1. > To conserve ink, and prolong the life of a pen, he would only fill in the letters shared between the down and across clues.

    Clever huh – us engineers ;-D

    That’s such a logical thing to do, why write redundant letters down.

    Thr’s ths clm tht mst vwls r ls rdndnt, n ny rsnbly lng sntnc, th cntxt llws y t ndrstnd th sns f t.

    My incoming supply of promotional and trade pens ended 5 years ago when I changed jobs. I had a stock of about 50 ballpoints then, and I generally pick a pen randomly from my stockpile to use. It’s curious how the law of large numbers is kicking in now. When I take a diary away for a day or a weekend and a pen and three as spares, it’s uncanny how when one pen dries up, another will now very often too on the same day.

    My Gr. 12 English master used cryptic crosswords for vocabulary enrichment, we did them in class once a week. My Gr. 10 son has it much easier, they do Wordle challenges in class, kind of the ice breaker for the day.

    The style of the cryptic-crossword-creator is critical to working out the answers. We learned the style of my English master’s daily broadsheet. Years later I tried again with a different newspaper and couldn’t cut it anymore. I then switched to the “two-speed” where the same answers were described by cryptic and easy clues, so one could get hints.

    Another variant is to get someone to extract the words from a previous solution and try to design a white/black crossword grid to hold them all. That can’t be done with ink on paper I suspect, needs pencil, eraser and paper. Maybe the actual solution grid is needed, else there are too many freedoms.

    [My Gr. 10 son …] He mostly does them in 3 or 4 tries. He once got a hole in one, I suppose if you do them often enough and realise that there are only about 1200 five letter words it can pick as the mystery word, and you say have eliminated 100 you’ve seen, the probability you get a hole in one in the next 100 words is 9%. Much better odds than a golf hole in one :

    @#ME to Bard: What is the probability of getting a hole in one on a par 3, par 4 and par 5 hole?

    []: The probability of getting a hole in one on a par 3 hole is about 1 in 12,500. The probability of getting a hole in one on a par 4 hole is about 1 in 125,000. The probability of getting a hole in one on a par 5 hole is about 1 in 1,000,000.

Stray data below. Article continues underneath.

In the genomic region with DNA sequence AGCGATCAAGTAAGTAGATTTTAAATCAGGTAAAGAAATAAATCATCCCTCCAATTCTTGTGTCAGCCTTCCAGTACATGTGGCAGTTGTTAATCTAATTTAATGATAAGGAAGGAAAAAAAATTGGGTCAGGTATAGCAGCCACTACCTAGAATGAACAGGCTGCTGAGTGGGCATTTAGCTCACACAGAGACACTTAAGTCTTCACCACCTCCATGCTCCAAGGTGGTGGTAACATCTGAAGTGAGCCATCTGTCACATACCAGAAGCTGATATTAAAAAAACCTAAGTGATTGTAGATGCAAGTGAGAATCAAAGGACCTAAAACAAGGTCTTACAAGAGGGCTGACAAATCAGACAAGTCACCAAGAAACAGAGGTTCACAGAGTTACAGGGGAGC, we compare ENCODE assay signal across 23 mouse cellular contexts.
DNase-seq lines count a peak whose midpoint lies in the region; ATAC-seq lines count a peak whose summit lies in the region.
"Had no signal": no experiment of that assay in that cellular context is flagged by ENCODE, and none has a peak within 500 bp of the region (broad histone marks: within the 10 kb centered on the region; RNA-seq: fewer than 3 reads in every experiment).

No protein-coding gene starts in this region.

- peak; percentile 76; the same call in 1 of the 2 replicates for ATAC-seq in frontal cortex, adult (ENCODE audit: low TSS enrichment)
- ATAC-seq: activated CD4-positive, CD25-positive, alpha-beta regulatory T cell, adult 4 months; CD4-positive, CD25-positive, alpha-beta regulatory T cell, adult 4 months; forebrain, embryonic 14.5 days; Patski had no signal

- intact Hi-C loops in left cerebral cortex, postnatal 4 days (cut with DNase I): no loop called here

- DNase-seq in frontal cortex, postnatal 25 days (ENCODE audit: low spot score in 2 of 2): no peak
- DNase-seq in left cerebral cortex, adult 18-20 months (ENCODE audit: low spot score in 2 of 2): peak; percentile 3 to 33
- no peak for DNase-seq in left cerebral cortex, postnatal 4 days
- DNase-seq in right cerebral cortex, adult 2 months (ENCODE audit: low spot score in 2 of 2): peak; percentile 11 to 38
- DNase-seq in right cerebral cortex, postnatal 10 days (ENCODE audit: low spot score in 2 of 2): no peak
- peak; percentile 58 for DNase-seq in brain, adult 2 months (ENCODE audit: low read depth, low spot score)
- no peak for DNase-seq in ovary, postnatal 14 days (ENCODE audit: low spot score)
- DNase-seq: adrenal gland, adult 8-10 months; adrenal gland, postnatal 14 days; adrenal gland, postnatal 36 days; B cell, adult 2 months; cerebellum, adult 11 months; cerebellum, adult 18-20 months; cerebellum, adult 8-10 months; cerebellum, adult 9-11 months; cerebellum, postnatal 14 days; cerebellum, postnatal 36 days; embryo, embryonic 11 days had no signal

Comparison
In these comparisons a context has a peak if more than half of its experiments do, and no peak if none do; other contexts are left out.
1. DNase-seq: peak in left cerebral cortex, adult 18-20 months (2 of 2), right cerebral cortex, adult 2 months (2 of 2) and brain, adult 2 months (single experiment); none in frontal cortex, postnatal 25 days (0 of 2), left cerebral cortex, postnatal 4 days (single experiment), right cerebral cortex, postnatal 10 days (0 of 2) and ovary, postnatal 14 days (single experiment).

These probabilities are based on the average distance of each type of hole and the average driving distance of a professional golfer. The probability of getting a hole in one also depends on a number of other factors, such as the wind conditions, the slope of the green, and the golfer’s skill level.

    Well, I know that Bard has messed up questions that depend on reasoning, but the latter answer is purely factual. It messed up the estimate of a wordle hole in one – it actually calculated 0.63% and then overwrote this with 63%, that’s a damning indictment of its maths abilities.

    @#ME to Bard: I’ve seen 100 Wordle answer words so can eliminate these from my first word try in a new game. What is the probability that I guess the wordle word of the day on my first guess at least once in my next 100 games?

    []: The probability that you guess the Wordle word of the day on your first guess at least once in your next 100 games is about 63%.

    This is calculated by taking the probability that you do not guess the word on your first guess, which is 99.4%, and subtracting it from 100%. This gives us a probability of 0.63%, or 63%, that you will guess the word on your first guess at least once in your next 100 games.

    Here is the calculation:

    Probability of guessing the word on first guess = 1 – Probability of not guessing the word on first guess

    Probability of not guessing the word on first guess = 99.4%

    Probability of guessing the word on first guess = 1 – 99.4% = 0.63% = 63%

    It is important to note that this is just an estimate. The actual probability of guessing the word on your first guess can vary depending on a number of factors, such as the words that you have already seen and the words that you choose to guess.

    I calculated the 9% from

    1 -prod( [1100 : -1 : 1000] -1) /prod( [1100 : -1 : 1000]),;
    ans = 0.091818